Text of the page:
Bird GuideWood WarblersPainted Redstart

At a Glance

The incredible Painted Redstart, a specialty of the southwestern mountains, is perhaps the most beautiful of the warblers. It almost seems to be consciously showing off as it flits through the oaks, turning this way and that, posturing with its wings and tail partly spread. Unlike most of our northern warblers, females of this species are just as showy as males. Painted Redstarts build their nests on the ground, on steep hillsides in pine-oak woods.
Perching Birds, Wood Warblers
Low Concern
Arroyos and Canyons, Forests and Woodlands, Shrublands, Savannas, and Thickets
California, Southwest, Texas
Direct Flight, Flitter

Range & Identification

Migration & Range Maps

Probably permanent resident over most of range, but most of those in our Southwest depart in fall, returning early in spring. A few remain through the winter. Rarely strays far afield, having wandered as far as British Columbia and Massachusetts.


5" (13 cm). An active, flashy warbler. White outer tail feathers and wing patch, red chest, otherwise mostly black. Juveniles may lack red at first.
About the size of a Robin, About the size of a Sparrow
Black, Red, White
Wing Shape
Tail Shape
Rounded, Square-tipped

Songs and Calls

Song is a rich, chanting cheery cheery cheery chew. Call is a cheereo, different from calls of other warblers.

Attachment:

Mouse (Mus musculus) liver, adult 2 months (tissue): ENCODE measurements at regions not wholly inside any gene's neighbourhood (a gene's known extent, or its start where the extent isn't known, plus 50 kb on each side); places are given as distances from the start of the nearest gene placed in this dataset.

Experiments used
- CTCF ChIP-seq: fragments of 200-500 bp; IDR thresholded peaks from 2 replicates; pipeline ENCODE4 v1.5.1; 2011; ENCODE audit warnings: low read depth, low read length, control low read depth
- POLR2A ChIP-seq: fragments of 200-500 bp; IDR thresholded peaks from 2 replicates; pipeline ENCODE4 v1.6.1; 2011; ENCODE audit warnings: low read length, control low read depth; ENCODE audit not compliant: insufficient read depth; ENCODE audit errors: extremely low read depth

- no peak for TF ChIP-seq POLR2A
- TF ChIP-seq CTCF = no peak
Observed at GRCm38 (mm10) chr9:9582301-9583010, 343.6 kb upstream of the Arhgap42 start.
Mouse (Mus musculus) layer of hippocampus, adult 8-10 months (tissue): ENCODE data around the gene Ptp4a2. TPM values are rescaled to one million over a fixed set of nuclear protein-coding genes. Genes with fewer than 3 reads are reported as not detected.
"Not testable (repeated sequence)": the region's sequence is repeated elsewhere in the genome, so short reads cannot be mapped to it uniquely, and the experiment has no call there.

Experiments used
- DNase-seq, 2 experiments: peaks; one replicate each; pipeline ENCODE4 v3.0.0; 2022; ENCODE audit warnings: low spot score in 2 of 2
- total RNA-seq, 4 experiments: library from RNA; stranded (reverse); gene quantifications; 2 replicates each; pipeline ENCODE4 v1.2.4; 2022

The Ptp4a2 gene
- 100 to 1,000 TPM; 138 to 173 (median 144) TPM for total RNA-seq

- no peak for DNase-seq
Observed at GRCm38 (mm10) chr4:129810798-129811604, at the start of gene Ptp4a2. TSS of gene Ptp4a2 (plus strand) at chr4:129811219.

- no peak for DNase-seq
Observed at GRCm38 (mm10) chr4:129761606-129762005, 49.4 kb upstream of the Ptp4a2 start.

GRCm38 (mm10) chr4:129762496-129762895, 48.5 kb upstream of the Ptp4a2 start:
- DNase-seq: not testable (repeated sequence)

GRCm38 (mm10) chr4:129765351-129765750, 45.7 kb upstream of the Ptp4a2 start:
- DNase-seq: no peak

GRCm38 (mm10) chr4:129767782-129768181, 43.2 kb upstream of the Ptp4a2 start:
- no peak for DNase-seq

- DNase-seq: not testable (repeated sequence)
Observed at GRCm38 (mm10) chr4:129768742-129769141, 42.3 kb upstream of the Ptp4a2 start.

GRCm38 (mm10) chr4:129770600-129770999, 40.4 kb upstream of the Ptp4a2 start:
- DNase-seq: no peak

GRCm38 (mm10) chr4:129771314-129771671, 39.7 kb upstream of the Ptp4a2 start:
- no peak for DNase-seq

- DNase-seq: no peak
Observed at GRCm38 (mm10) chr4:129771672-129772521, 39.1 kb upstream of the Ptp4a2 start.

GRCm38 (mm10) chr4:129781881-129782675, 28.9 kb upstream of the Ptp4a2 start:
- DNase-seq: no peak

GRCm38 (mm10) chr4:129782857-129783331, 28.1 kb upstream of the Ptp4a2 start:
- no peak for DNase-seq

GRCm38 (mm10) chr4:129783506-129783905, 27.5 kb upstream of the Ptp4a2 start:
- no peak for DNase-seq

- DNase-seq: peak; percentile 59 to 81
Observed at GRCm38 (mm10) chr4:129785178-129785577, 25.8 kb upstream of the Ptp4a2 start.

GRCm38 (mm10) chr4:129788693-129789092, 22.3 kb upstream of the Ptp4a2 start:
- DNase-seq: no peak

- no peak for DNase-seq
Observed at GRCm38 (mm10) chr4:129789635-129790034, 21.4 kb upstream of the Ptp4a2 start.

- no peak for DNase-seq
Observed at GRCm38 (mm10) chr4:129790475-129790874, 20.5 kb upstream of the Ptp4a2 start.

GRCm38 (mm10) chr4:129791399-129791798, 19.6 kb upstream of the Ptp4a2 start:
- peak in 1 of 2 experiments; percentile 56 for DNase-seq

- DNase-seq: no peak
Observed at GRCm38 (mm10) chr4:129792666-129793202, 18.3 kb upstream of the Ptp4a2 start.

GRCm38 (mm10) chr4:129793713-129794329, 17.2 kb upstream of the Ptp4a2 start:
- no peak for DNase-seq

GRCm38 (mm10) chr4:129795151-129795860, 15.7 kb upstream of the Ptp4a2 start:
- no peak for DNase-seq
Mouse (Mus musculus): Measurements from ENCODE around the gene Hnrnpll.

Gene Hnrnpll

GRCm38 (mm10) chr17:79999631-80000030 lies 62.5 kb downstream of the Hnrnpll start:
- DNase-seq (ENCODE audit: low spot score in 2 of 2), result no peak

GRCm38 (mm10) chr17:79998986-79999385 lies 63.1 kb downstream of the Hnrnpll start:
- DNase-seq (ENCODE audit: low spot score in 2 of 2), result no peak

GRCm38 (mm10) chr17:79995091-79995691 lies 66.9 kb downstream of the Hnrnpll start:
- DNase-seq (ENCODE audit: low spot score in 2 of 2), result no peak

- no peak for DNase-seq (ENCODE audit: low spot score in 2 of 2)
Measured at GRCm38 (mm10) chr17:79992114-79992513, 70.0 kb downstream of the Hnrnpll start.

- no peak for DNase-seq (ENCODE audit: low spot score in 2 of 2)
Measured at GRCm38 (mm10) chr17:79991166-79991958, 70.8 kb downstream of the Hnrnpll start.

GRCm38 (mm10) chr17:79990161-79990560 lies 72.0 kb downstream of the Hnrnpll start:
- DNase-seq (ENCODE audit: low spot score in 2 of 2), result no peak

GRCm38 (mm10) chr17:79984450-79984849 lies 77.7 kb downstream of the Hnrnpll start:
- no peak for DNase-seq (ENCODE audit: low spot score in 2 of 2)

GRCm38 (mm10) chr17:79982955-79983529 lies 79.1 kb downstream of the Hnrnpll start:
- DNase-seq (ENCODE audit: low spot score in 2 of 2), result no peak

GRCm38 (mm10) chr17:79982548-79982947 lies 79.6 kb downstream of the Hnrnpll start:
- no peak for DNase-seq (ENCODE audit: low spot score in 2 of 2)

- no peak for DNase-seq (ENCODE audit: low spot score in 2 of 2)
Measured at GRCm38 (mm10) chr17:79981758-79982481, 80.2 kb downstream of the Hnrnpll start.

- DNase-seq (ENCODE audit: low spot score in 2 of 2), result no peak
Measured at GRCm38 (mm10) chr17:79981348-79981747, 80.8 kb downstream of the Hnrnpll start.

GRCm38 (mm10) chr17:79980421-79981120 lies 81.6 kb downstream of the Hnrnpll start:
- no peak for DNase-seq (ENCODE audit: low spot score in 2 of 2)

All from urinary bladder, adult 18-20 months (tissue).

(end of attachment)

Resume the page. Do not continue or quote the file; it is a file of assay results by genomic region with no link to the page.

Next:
Call Pattern
Falling, Undulating
Call Type
Chirp/Chip, Whistle


Oak canyons, pine-oak forests in mountains. Breeds in mixed oak and pine forests and in streamside woods of steep canyons above 5,000'. Prefers to nest under oaks, sycamores, ashes, maples, junipers, and pines. In winter in the tropics, found most often in dry open woodlands of oak and pine.



Normally 3-4. Creamy white, with fine spots of brown. Incubation is by female only, 13-14 days.


Fed by both parents. Young leave the nest about 9-13 days after hatching. Often 2 broods per year.

Feeding Behavior

Forages actively at all levels, from ground to treetops. With wings and tail partly spread, hops quickly among branches, searching for insects. Often hovers while taking items from foliage, or darts out to catch insects in flight. May move up and down vertical trunks, clinging to bark. Sometimes joins mixed flocks with other birds, but often forages in pairs or alone.


Mostly insects. Diet not known in detail, but undoubtedly eats mostly insects, including caterpillars, flies, and small beetles. Also comes to hummingbird feeders to drink sugar-water.


Males arrive on nesting territories 2-10 days before the females. During courtship, male chases female, and sometimes the pair sing duets together. Some males have more than one mate. Nest site selected by both members of pair. Placed on ground in a shady spot on steep slope, often on walls of narrow canyons, on low cliffs, beneath overhanging banks, or under a small boulder. Usually near a small stream. Nest is hidden in a shallow depression or crevice. Shallow, open cup, constructed by female, made of grass, pine needles, leaves, bark; thinly lined with fine grass and hair.

Climate Vulnerability

Conservation Status

Still common in its limited U.S. range. Could be vulnerable to loss of habitat in the tropics.

Climate Map

Audubon’s scientists have used 140 million bird observations and sophisticated climate models to project how climate change will affect the range of the Painted Redstart. Learn even more in our Audubon’s Survival By Degrees project.

Climate Threats Facing the Painted Redstart

Choose a temperature scenario below to see which threats will affect this species as warming increases. The same climate change-driven threats that put birds at risk will affect other wildlife and people, too.

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